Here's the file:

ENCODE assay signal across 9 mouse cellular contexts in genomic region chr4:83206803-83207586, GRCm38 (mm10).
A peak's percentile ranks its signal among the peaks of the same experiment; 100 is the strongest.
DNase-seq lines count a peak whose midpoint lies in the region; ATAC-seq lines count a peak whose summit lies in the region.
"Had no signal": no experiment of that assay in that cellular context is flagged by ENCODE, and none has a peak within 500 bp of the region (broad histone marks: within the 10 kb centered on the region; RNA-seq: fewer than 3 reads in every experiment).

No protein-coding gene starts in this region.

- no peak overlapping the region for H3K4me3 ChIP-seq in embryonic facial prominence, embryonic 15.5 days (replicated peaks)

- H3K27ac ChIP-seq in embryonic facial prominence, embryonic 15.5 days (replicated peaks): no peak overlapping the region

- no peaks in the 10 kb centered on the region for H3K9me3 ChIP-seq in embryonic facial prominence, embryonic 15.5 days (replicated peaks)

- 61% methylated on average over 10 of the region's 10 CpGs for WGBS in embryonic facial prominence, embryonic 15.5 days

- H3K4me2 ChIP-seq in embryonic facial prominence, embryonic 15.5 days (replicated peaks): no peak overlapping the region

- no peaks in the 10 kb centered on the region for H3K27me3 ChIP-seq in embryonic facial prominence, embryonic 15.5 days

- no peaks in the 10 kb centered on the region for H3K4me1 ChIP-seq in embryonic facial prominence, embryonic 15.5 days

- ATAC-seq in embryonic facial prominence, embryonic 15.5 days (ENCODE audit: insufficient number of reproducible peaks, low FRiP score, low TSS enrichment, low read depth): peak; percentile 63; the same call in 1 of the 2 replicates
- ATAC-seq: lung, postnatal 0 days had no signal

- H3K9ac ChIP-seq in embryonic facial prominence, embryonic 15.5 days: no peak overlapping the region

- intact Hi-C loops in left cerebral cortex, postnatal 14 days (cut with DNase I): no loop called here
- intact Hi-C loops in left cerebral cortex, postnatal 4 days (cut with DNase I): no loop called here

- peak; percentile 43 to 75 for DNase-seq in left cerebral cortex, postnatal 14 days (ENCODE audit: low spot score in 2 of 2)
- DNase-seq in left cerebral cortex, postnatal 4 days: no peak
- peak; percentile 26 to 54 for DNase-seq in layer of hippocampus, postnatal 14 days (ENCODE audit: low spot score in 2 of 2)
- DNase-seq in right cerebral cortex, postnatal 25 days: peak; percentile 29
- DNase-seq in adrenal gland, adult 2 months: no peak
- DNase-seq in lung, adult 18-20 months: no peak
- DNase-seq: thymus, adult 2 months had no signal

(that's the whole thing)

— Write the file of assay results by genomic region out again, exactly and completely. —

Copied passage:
ENCODE assay signal across 9 mouse cellular contexts in genomic region chr4:83206803-83207586, GRCm38 (mm10).
A peak's percentile ranks its signal among the peaks of the same experiment; 100 is the strongest.
DNase-seq lines count a peak whose midpoint lies in the region; ATAC-seq lines count a peak whose summit lies in the region.
"Had no signal": no experiment of that assay in that cellular context is flagged by ENCODE, and none has a peak within 500 bp of the region (broad histone marks: within the 10 kb centered on the region; RNA-seq: fewer than 3 reads in every experiment).

No protein-coding gene starts in this region.

- no peak overlapping the region for H3K4me3 ChIP-seq in embryonic facial prominence, embryonic 15.5 days (replicated peaks)

- H3K27ac ChIP-seq in embryonic facial prominence, embryonic 15.5 days (replicated peaks): no peak overlapping the region

- no peaks in the 10 kb centered on the region for H3K9me3 ChIP-seq in embryonic facial prominence, embryonic 15.5 days (replicated peaks)

- 61% methylated on average over 10 of the region's 10 CpGs for WGBS in embryonic facial prominence, embryonic 15.5 days

- H3K4me2 ChIP-seq in embryonic facial prominence, embryonic 15.5 days (replicated peaks): no peak overlapping the region

- no peaks in the 10 kb centered on the region for H3K27me3 ChIP-seq in embryonic facial prominence, embryonic 15.5 days

- no peaks in the 10 kb centered on the region for H3K4me1 ChIP-seq in embryonic facial prominence, embryonic 15.5 days

- ATAC-seq in embryonic facial prominence, embryonic 15.5 days (ENCODE audit: insufficient number of reproducible peaks, low FRiP score, low TSS enrichment, low read depth): peak; percentile 63; the same call in 1 of the 2 replicates
- ATAC-seq: lung, postnatal 0 days had no signal

- H3K9ac ChIP-seq in embryonic facial prominence, embryonic 15.5 days: no peak overlapping the region

- intact Hi-C loops in left cerebral cortex, postnatal 14 days (cut with DNase I): no loop called here
- intact Hi-C loops in left cerebral cortex, postnatal 4 days (cut with DNase I): no loop called here

- peak; percentile 43 to 75 for DNase-seq in left cerebral cortex, postnatal 14 days (ENCODE audit: low spot score in 2 of 2)
- DNase-seq in left cerebral cortex, postnatal 4 days: no peak
- peak; percentile 26 to 54 for DNase-seq in layer of hippocampus, postnatal 14 days (ENCODE audit: low spot score in 2 of 2)
- DNase-seq in right cerebral cortex, postnatal 25 days: peak; percentile 29
- DNase-seq in adrenal gland, adult 2 months: no peak
- DNase-seq in lung, adult 18-20 months: no peak
- DNase-seq: thymus, adult 2 months had no signal